Dealing With Children’s Food Allergies, Part 2

(If you haven’t done so, I suggest reading Part 1 first)

My biggest frustration in dealing with children’s food allergies is people that just don’t understand how serious they can be.

Several times a year, usually around a holiday, I’ll see somebody make a comment on Facebook like, “You can still make treats for little Johnny’s class?  We can only bring pre-packed ones.  It’s so stupid. How much fun is that!”

Comments like that are upsetting.  Food allergies can be life threatening.  Let me say that another way.  If someone with a peanut allergy eats a peanut THEY COULD DIE!   Their body could go into anaphylactic shock making it hard to breath.  Without a quick dose of medicine from an EpiPen their life could be in danger.

Food allergies are on the rise but researchers aren’t exactly sure why. According to Food Allergy Research & Education 1 in every 13 children have a food allergy.  They also share that every 3 minutes a reaction to a food allergy sends someone to the emergency room.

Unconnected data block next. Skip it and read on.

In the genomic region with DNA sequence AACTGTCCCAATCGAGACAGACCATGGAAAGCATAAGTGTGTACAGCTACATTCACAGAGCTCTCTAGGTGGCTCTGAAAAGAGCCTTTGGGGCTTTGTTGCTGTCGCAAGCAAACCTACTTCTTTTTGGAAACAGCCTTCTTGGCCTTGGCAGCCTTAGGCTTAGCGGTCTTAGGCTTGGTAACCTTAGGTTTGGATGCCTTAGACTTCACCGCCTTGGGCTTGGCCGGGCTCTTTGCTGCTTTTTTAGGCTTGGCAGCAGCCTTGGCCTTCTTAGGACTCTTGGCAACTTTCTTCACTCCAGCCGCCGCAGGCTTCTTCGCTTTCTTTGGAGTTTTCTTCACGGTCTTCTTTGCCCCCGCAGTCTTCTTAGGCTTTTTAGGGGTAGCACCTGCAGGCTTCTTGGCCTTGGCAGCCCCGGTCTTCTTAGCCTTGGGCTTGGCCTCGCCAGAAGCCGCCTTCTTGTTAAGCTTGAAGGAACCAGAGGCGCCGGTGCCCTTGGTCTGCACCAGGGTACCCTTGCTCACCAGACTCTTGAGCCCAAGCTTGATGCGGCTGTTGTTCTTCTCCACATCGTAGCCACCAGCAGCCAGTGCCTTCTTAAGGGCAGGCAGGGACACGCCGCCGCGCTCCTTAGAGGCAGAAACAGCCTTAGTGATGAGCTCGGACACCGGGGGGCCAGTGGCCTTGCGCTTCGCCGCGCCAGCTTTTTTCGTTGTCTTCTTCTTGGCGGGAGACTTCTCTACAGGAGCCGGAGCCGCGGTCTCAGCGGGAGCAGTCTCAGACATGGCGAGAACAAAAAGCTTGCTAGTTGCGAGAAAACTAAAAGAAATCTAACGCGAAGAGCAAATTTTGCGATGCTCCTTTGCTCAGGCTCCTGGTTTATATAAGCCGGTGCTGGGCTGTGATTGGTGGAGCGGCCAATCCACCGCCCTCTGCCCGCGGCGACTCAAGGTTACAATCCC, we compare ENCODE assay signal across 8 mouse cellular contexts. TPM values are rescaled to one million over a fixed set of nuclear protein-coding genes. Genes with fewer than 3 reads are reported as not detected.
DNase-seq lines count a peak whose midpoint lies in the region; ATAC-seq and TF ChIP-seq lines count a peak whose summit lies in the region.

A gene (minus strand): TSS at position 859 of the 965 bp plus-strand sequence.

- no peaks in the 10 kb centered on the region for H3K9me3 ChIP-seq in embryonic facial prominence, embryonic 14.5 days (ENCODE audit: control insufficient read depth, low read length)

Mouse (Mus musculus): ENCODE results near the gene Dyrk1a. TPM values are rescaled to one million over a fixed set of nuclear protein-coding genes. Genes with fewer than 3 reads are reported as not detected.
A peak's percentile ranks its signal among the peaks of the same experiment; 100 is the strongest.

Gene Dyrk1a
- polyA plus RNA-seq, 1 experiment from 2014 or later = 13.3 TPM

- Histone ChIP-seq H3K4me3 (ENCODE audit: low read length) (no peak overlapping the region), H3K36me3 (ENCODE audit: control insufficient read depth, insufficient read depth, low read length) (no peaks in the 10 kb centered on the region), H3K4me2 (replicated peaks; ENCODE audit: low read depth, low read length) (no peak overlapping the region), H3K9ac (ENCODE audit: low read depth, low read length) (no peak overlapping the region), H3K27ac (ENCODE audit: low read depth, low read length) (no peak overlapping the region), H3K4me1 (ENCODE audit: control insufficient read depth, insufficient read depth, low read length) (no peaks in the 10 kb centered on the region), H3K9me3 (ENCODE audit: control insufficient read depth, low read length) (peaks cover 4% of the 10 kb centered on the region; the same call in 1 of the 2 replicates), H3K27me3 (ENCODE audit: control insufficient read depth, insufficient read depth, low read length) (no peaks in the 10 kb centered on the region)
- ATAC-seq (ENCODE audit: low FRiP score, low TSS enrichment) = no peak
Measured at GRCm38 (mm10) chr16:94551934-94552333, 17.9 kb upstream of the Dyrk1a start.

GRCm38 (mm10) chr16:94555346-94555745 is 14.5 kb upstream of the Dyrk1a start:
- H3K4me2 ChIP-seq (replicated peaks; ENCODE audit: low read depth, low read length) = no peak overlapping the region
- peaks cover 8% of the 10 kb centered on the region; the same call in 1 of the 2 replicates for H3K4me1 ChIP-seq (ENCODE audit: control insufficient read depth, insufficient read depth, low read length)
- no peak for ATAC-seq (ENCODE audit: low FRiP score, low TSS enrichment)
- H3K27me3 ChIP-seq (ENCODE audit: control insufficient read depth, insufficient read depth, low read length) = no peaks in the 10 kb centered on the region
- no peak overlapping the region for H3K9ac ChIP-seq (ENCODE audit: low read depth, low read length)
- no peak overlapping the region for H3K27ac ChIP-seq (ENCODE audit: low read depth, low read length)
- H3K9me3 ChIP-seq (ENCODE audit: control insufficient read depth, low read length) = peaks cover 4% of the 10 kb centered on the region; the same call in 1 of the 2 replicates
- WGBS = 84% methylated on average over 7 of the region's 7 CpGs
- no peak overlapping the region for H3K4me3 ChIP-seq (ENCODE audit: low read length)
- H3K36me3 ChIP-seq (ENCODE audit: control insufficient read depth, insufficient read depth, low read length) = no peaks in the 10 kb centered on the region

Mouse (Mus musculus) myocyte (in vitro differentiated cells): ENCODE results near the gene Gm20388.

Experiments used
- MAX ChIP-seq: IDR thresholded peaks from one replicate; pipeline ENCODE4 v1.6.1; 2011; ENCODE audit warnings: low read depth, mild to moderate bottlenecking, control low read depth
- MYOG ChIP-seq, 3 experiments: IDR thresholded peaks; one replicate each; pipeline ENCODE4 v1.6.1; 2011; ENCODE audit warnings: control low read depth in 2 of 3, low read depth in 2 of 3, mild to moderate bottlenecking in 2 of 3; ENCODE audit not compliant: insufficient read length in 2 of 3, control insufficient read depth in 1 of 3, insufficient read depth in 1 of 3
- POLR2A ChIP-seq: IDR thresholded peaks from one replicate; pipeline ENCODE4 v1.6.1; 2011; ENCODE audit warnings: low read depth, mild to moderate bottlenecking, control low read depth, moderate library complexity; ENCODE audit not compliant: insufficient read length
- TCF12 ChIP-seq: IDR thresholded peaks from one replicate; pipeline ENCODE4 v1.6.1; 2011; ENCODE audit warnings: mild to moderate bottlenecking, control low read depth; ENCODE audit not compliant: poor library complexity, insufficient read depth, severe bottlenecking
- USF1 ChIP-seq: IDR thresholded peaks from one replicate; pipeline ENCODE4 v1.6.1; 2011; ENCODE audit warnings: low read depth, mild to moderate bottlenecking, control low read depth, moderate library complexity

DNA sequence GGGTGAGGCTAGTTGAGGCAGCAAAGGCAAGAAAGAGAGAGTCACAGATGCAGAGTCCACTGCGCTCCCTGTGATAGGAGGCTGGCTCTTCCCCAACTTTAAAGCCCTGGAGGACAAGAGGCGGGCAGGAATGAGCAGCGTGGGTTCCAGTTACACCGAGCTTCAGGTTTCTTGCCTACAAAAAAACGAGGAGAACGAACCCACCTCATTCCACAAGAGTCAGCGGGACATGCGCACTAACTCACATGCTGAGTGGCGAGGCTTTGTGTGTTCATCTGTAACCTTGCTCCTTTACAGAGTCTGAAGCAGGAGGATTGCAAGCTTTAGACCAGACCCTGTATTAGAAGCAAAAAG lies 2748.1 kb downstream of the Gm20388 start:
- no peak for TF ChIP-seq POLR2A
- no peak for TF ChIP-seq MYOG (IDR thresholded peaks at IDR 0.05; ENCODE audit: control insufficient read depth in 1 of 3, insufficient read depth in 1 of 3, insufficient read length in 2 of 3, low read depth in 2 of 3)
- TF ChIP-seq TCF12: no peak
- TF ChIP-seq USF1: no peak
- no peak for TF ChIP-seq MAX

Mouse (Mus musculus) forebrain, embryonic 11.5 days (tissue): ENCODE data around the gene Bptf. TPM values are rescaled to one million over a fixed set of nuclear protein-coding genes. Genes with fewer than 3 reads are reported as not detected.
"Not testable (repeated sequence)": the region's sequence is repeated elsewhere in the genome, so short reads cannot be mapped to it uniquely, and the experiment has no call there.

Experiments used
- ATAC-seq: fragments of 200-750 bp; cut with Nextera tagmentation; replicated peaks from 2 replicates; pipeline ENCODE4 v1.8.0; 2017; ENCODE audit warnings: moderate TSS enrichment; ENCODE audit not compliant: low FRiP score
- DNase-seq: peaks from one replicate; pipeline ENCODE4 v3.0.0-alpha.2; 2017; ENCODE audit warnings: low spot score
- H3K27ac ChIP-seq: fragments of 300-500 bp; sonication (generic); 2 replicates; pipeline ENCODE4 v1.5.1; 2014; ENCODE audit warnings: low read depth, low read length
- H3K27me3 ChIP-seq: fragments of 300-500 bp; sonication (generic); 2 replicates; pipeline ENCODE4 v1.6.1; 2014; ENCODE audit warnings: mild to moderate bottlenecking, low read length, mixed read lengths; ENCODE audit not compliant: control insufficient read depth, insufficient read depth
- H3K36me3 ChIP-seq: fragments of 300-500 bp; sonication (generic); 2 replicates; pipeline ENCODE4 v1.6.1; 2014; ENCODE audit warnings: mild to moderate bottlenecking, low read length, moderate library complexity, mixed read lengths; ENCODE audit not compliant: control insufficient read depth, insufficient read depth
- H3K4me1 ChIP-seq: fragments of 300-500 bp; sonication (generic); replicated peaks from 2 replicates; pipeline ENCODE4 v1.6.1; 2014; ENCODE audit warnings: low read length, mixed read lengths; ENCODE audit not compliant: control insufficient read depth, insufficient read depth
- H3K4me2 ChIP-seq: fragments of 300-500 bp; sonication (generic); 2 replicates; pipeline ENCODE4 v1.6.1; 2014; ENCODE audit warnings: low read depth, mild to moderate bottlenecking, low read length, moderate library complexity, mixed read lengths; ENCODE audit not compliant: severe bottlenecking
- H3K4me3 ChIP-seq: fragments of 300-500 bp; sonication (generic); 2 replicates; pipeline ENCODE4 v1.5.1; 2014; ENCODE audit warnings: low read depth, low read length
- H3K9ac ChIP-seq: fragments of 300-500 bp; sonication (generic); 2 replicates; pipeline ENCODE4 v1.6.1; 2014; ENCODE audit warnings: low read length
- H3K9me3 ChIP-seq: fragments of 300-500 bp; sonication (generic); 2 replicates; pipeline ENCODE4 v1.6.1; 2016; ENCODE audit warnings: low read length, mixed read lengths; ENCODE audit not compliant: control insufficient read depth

I’m sure that if most people realized just how serious food allergies could be they wouldn’t be so quick to make off-handed comments about schools and their policies regarding homemade treats.

Our school still allows them but that really doesn’t concern me.  My daughter’s teachers have always been extremely vigilant about making sure she stays safe.  Her classmates (and their parents) are always very cautious too.  And my daughter remembers her last exposure, so if there is ever any doubt as to whether she can eat something she’ll pass.  I can’t remember where we picked up the saying but a good rule to follow is, “No package? No thank you”.

I plan on writing an upcoming piece on specific ways our family has dealt with my daughter’s allergy.  How to read food labels.  Substitute foods she eats and overall tips that have helped us.  If you, or someone you know is affected by food allergies, I’d love to incorporate your thoughts.  Leave a comment or send me an email: